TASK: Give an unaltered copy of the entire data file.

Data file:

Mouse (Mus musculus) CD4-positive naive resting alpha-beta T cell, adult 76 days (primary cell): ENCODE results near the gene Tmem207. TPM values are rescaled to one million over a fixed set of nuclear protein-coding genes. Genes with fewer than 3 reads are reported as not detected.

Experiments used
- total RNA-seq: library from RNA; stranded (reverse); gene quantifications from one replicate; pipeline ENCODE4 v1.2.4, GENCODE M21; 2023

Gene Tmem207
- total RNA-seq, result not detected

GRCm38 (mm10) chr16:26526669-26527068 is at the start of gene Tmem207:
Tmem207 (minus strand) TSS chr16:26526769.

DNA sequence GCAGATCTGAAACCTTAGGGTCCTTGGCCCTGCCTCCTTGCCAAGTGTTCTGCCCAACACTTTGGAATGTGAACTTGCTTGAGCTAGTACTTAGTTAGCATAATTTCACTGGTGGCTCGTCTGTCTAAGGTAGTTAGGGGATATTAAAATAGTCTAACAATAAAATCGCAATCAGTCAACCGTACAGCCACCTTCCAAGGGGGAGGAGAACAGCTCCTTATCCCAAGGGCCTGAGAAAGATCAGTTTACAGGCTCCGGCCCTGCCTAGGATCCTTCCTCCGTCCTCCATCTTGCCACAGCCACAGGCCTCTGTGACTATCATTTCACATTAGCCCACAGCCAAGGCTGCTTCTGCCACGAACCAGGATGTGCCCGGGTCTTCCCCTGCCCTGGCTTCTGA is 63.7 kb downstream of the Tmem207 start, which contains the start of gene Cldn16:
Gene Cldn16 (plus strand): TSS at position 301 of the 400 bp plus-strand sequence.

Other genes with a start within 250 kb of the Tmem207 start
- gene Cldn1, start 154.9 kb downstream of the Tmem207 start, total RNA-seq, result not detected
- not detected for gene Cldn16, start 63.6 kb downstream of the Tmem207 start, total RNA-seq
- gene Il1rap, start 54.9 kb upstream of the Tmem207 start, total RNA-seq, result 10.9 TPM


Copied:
Mouse (Mus musculus) CD4-positive naive resting alpha-beta T cell, adult 76 days (primary cell): ENCODE results near the gene Tmem207. TPM values are rescaled to one million over a fixed set of nuclear protein-coding genes. Genes with fewer than 3 reads are reported as not detected.

Experiments used
- total RNA-seq: library from RNA; stranded (reverse); gene quantifications from one replicate; pipeline ENCODE4 v1.2.4, GENCODE M21; 2023

Gene Tmem207
- total RNA-seq, result not detected

GRCm38 (mm10) chr16:26526669-26527068 is at the start of gene Tmem207:
Tmem207 (minus strand) TSS chr16:26526769.

DNA sequence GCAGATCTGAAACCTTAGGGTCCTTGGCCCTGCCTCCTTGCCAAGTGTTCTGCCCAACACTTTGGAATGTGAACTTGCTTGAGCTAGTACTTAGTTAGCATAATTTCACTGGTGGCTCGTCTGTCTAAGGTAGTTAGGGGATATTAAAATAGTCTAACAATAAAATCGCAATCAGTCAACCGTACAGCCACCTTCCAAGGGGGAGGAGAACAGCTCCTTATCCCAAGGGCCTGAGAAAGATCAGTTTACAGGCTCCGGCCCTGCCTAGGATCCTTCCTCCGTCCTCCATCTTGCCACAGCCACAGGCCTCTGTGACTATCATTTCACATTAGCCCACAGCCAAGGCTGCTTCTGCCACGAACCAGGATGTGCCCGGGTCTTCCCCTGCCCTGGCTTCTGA is 63.7 kb downstream of the Tmem207 start, which contains the start of gene Cldn16:
Gene Cldn16 (plus strand): TSS at position 301 of the 400 bp plus-strand sequence.

Other genes with a start within 250 kb of the Tmem207 start
- gene Cldn1, start 154.9 kb downstream of the Tmem207 start, total RNA-seq, result not detected
- not detected for gene Cldn16, start 63.6 kb downstream of the Tmem207 start, total RNA-seq
- gene Il1rap, start 54.9 kb upstream of the Tmem207 start, total RNA-seq, result 10.9 TPM